2012 – Approval of the proposal of the Professional Master’s Program in Health Organizations Management (GOS) by CAPES with grade 4.0.

2013 – First selection process.

2017 – CAPES Quadrennial Evaluation – maintained grade 4.0.

2018 – From the beginning, GOS has been increasing in demand, training an annual average of 19 master’s thesis presentations.

The program:

The incorporation and management of new and techniques, improved technologies and procedures require professionals whose training exceeds the limits of the knowledge currently offered by the regular specialization programs and, in this context, one of the areas that present with a greater shortage of human resources is the management and health economics.

The technical and scientific training of health professionals does not provide them with the qualification for the skilled management of health programs and institutions, whether public, private or mixed, which have led some managers to unsuccessful administrations, even in traditional hospital institutions or adopted uneven strategies in public health policies. On the other hand, trained professionals in ​​business and finance areas, in general, do not have the perception of the social scope of the health programs and institutions, often generating conflicts in the relations with the professionals of these areas by incomprehension of the dynamics of a whole system highly based on ethical and humanistic issues, whose management cannot be seen as an income-generating enterprise. Thus, the training of human resources for health management has been a challenge for higher education institutions.

Several factors have contributed to increasing the complexity of this issue, and one of the most outstanding is the diversity of health management models that can be seen in the country: public, private, public-private mix, philanthropic, social organizations, and others.

Concerning the management of hospital institutions, the difficulties are increasing progressively, given the increase in maintenance costs and the incorporation of new technologies that are often unnecessary. Precarious information about market demands leads organizations to misapplication of resources, jeopardizing the sustainability of the system. These facts reflect the shortage of professionalization of the management of these organizations, which makes it urgent to provide the market with qualified professionals in the area.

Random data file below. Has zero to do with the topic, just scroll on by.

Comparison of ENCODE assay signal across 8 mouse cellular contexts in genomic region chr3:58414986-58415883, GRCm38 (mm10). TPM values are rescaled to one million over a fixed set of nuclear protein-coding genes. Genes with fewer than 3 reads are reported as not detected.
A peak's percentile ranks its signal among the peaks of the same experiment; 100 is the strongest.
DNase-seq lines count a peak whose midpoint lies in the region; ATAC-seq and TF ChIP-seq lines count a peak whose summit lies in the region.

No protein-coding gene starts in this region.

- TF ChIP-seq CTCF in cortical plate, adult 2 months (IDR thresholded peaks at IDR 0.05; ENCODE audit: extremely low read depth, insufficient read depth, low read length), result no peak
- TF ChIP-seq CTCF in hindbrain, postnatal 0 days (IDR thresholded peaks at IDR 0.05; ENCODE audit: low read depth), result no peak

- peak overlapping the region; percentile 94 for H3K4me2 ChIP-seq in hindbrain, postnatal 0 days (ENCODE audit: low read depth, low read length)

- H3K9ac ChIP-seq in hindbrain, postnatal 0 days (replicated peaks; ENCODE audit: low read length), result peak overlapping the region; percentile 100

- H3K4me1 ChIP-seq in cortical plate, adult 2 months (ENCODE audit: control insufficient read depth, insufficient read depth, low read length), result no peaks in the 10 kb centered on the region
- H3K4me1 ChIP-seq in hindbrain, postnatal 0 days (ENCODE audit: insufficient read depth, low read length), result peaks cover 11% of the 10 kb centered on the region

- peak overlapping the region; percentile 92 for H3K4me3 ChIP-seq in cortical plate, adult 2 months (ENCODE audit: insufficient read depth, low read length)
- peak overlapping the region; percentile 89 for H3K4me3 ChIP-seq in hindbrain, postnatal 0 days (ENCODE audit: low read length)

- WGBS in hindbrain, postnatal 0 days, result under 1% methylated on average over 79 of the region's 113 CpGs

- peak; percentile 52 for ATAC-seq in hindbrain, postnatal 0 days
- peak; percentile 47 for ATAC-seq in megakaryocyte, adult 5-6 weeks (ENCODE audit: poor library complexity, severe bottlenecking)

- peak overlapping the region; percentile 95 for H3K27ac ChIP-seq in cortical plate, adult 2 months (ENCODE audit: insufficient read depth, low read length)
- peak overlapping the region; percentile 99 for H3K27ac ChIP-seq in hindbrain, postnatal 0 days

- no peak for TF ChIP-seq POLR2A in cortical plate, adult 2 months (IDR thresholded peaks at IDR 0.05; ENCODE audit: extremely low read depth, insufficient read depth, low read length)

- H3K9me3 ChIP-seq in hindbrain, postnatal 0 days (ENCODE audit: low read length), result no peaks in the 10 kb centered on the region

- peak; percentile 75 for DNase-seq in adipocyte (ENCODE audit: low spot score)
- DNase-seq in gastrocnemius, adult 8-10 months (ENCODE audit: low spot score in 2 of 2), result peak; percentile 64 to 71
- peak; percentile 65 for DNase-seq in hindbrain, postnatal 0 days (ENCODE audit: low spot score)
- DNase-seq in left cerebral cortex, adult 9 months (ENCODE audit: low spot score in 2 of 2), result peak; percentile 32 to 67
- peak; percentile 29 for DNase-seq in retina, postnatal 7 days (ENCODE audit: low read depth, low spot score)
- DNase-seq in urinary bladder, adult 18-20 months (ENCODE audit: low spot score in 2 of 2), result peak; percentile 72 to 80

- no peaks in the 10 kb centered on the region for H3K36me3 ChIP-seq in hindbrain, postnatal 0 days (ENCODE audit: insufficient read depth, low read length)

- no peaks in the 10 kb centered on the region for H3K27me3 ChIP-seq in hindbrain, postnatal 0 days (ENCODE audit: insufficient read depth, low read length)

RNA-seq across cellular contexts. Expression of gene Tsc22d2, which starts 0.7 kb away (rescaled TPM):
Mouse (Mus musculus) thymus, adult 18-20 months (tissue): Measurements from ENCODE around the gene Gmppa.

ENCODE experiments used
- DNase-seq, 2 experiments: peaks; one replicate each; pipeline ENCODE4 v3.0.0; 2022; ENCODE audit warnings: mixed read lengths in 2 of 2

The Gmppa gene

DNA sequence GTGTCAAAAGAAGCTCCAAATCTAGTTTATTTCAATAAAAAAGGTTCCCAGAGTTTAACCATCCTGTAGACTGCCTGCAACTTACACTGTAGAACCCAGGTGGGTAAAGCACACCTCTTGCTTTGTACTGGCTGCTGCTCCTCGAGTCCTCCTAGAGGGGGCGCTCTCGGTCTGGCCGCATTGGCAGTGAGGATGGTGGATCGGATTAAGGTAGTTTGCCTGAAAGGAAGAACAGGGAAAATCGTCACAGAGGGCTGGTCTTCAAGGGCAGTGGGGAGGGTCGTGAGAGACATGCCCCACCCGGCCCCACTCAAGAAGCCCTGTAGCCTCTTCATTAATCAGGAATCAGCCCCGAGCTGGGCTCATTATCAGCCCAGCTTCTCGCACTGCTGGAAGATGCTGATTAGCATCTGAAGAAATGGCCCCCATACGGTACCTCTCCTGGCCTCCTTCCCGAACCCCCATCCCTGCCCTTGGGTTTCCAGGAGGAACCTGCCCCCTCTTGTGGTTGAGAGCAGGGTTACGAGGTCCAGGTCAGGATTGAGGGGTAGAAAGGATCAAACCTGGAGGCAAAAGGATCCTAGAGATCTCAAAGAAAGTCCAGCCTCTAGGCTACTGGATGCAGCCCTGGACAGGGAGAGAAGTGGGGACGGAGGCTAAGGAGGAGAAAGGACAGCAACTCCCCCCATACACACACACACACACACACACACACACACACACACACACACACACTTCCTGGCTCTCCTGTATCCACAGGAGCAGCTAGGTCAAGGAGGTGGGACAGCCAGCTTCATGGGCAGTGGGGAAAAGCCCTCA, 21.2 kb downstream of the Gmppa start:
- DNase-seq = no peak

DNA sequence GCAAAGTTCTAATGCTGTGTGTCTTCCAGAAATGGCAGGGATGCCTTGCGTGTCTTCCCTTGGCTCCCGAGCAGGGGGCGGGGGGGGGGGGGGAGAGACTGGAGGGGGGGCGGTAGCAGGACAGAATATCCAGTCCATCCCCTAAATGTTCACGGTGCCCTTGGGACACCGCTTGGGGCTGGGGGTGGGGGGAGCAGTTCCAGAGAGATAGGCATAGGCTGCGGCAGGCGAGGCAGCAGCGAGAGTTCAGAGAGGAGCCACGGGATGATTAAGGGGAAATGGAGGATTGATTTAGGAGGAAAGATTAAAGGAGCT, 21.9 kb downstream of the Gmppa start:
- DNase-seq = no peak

For decades, there has been a constant concern, including from international agencies, such as the Pan American Health Organization (PAHO), to develop strategies for the training of human resources for the hospital sector and other health services based on programs resulting from joint efforts between the health and business areas. Still, within this line of reasoning, these efforts could be extended to the training of human resources to adequately meet the needs of the health systems where hospitals and other health organizations are inserted.

The problems arising from the poor management of health services reach not only the government but also all private, philanthropic and other institutions. Until the end of the last century, it would be inconceivable to reason regarding administrative efficiency when it was related to healthy. Under the prevailing logic, the ethical values ​​and the social reach of health care could not be translated and quantified concerning financial expenditure and productivity. There has always been the jargon that “health is priceless.” This proverb applies when it comes to a single individual, but it cannot be applied when it comes to collective health where the rationality of the application of scarce resources is a key to good management that allows health care to be extended to all community that depends on it.

Thus, new adjustments have been made in public and private management, aiming to make feasible the existing systems to allow a greater number of people to access services in a reasonable, integral and universal way. To achieve these objectives, resources must be managed efficiently and, in this context, the manager’s role assumes a dominance so that the resources available might have a more significant effect on health promotion and effective prevention programs, as well as assistance in disease situations.